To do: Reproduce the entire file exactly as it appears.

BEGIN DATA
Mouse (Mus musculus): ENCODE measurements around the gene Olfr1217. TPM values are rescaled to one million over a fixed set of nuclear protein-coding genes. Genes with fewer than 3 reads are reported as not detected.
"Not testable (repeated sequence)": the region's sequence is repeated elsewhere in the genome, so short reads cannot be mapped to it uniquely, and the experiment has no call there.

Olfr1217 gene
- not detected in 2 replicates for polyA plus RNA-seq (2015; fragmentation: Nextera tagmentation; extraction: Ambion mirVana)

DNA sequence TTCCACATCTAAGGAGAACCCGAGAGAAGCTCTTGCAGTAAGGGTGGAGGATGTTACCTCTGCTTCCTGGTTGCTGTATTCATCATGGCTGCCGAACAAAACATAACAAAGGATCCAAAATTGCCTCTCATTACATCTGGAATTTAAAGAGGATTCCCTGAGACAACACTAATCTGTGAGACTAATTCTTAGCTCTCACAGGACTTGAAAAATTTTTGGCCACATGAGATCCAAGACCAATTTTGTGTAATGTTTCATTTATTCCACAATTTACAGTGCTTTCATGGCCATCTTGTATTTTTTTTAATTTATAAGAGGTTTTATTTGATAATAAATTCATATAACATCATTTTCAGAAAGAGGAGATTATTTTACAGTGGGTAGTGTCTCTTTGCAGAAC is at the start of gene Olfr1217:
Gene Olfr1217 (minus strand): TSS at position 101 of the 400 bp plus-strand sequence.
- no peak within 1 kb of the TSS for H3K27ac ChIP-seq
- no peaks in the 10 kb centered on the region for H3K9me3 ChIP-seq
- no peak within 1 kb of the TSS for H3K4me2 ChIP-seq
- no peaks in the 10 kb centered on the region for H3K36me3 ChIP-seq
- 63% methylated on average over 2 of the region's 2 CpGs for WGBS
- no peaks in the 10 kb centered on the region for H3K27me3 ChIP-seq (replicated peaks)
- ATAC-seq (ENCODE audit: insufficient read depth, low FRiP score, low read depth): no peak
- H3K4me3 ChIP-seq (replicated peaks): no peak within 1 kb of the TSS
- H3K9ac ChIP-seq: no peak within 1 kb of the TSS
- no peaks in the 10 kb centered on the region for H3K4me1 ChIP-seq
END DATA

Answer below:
Mouse (Mus musculus): ENCODE measurements around the gene Olfr1217. TPM values are rescaled to one million over a fixed set of nuclear protein-coding genes. Genes with fewer than 3 reads are reported as not detected.
"Not testable (repeated sequence)": the region's sequence is repeated elsewhere in the genome, so short reads cannot be mapped to it uniquely, and the experiment has no call there.

Olfr1217 gene
- not detected in 2 replicates for polyA plus RNA-seq (2015; fragmentation: Nextera tagmentation; extraction: Ambion mirVana)

DNA sequence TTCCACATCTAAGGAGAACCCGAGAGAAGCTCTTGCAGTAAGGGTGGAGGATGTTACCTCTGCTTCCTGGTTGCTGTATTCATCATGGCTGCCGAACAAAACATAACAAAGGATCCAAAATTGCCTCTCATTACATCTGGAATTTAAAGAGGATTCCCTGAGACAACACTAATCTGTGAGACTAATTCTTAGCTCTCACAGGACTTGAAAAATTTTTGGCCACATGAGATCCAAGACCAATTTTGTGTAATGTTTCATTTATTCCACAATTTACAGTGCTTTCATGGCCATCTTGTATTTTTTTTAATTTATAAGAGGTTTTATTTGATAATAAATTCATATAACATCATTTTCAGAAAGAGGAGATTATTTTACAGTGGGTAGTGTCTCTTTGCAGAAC is at the start of gene Olfr1217:
Gene Olfr1217 (minus strand): TSS at position 101 of the 400 bp plus-strand sequence.
- no peak within 1 kb of the TSS for H3K27ac ChIP-seq
- no peaks in the 10 kb centered on the region for H3K9me3 ChIP-seq
- no peak within 1 kb of the TSS for H3K4me2 ChIP-seq
- no peaks in the 10 kb centered on the region for H3K36me3 ChIP-seq
- 63% methylated on average over 2 of the region's 2 CpGs for WGBS
- no peaks in the 10 kb centered on the region for H3K27me3 ChIP-seq (replicated peaks)
- ATAC-seq (ENCODE audit: insufficient read depth, low FRiP score, low read depth): no peak
- H3K4me3 ChIP-seq (replicated peaks): no peak within 1 kb of the TSS
- H3K9ac ChIP-seq: no peak within 1 kb of the TSS
- no peaks in the 10 kb centered on the region for H3K4me1 ChIP-seq